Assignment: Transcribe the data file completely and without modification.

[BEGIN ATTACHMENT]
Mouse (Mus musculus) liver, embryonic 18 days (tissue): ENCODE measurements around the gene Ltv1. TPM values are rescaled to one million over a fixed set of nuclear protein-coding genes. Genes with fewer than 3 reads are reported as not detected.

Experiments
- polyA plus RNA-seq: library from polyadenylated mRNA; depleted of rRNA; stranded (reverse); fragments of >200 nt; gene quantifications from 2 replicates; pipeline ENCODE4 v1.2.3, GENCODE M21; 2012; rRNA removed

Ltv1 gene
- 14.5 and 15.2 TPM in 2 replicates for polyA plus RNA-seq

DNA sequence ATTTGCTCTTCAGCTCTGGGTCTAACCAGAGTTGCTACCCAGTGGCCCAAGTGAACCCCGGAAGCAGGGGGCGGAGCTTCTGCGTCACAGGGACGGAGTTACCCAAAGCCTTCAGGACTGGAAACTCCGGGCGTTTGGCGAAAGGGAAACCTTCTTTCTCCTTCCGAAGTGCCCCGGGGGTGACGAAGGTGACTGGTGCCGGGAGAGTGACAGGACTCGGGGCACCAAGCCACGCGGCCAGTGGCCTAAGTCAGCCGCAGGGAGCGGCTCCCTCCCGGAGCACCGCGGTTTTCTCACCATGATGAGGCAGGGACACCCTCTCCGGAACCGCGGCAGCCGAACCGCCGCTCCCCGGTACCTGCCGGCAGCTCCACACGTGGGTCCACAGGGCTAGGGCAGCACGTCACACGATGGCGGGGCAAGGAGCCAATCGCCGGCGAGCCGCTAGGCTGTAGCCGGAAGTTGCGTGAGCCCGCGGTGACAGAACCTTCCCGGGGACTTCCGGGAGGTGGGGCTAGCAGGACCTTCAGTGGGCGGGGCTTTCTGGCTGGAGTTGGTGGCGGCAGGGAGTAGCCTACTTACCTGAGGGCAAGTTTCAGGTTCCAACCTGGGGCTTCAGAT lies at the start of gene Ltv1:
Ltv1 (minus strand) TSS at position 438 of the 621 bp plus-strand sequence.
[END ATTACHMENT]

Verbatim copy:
Mouse (Mus musculus) liver, embryonic 18 days (tissue): ENCODE measurements around the gene Ltv1. TPM values are rescaled to one million over a fixed set of nuclear protein-coding genes. Genes with fewer than 3 reads are reported as not detected.

Experiments
- polyA plus RNA-seq: library from polyadenylated mRNA; depleted of rRNA; stranded (reverse); fragments of >200 nt; gene quantifications from 2 replicates; pipeline ENCODE4 v1.2.3, GENCODE M21; 2012; rRNA removed

Ltv1 gene
- 14.5 and 15.2 TPM in 2 replicates for polyA plus RNA-seq

DNA sequence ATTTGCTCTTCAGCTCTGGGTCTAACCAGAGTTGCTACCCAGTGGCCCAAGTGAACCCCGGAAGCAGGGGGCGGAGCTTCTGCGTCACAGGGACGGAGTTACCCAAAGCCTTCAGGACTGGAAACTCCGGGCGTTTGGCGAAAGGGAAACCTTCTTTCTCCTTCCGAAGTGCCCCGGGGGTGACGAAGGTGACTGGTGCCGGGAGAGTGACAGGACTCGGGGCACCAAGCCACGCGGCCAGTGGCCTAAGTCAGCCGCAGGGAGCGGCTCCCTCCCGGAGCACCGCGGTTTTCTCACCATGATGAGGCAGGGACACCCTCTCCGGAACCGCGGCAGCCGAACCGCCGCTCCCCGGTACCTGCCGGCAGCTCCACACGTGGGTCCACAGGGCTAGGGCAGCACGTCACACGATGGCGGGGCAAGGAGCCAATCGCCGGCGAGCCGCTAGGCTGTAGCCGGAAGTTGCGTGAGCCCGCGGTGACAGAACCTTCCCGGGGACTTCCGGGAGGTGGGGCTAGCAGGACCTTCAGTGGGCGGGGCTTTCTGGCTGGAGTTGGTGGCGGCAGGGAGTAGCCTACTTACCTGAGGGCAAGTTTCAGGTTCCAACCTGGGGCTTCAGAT lies at the start of gene Ltv1:
Ltv1 (minus strand) TSS at position 438 of the 621 bp plus-strand sequence.